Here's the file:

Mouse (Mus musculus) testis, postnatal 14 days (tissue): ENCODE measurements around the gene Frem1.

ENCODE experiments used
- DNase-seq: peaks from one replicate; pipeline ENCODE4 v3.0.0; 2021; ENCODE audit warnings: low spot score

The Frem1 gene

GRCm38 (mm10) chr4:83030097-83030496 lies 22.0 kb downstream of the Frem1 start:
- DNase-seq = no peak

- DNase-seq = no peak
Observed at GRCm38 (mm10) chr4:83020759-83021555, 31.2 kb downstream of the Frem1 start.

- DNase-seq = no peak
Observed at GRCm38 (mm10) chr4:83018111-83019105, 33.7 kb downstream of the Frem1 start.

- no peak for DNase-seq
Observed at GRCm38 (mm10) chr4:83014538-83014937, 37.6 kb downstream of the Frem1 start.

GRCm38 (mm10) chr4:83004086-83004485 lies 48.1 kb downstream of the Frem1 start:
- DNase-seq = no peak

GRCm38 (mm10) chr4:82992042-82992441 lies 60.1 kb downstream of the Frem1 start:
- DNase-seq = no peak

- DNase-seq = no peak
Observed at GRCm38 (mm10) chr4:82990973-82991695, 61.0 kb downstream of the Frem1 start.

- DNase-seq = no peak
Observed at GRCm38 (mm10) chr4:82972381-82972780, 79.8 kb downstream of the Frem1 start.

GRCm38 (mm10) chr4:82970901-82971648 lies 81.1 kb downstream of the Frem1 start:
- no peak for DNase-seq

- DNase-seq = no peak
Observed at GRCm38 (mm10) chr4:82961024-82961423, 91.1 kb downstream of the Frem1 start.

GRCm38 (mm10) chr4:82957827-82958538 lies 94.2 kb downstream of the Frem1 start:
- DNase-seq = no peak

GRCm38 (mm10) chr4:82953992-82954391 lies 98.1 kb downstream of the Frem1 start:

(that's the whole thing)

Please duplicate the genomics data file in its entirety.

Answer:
Mouse (Mus musculus) testis, postnatal 14 days (tissue): ENCODE measurements around the gene Frem1.

ENCODE experiments used
- DNase-seq: peaks from one replicate; pipeline ENCODE4 v3.0.0; 2021; ENCODE audit warnings: low spot score

The Frem1 gene

GRCm38 (mm10) chr4:83030097-83030496 lies 22.0 kb downstream of the Frem1 start:
- DNase-seq = no peak

- DNase-seq = no peak
Observed at GRCm38 (mm10) chr4:83020759-83021555, 31.2 kb downstream of the Frem1 start.

- DNase-seq = no peak
Observed at GRCm38 (mm10) chr4:83018111-83019105, 33.7 kb downstream of the Frem1 start.

- no peak for DNase-seq
Observed at GRCm38 (mm10) chr4:83014538-83014937, 37.6 kb downstream of the Frem1 start.

GRCm38 (mm10) chr4:83004086-83004485 lies 48.1 kb downstream of the Frem1 start:
- DNase-seq = no peak

GRCm38 (mm10) chr4:82992042-82992441 lies 60.1 kb downstream of the Frem1 start:
- DNase-seq = no peak

- DNase-seq = no peak
Observed at GRCm38 (mm10) chr4:82990973-82991695, 61.0 kb downstream of the Frem1 start.

- DNase-seq = no peak
Observed at GRCm38 (mm10) chr4:82972381-82972780, 79.8 kb downstream of the Frem1 start.

GRCm38 (mm10) chr4:82970901-82971648 lies 81.1 kb downstream of the Frem1 start:
- no peak for DNase-seq

- DNase-seq = no peak
Observed at GRCm38 (mm10) chr4:82961024-82961423, 91.1 kb downstream of the Frem1 start.

GRCm38 (mm10) chr4:82957827-82958538 lies 94.2 kb downstream of the Frem1 start:
- DNase-seq = no peak

GRCm38 (mm10) chr4:82953992-82954391 lies 98.1 kb downstream of the Frem1 start: